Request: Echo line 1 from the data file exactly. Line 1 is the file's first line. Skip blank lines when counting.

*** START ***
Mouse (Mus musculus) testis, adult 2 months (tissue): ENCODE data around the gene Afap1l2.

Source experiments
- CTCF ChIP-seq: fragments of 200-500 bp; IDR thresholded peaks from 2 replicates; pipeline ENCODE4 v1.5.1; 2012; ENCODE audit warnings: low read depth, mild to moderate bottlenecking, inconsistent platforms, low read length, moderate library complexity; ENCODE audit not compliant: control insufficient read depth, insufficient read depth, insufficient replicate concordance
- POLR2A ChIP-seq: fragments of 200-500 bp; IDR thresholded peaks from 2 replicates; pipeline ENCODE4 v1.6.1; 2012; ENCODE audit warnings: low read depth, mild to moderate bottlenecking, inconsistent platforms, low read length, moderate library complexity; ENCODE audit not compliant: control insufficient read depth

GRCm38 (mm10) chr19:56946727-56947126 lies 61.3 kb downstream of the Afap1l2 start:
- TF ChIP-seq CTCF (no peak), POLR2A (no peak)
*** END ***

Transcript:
Mouse (Mus musculus) testis, adult 2 months (tissue): ENCODE data around the gene Afap1l2.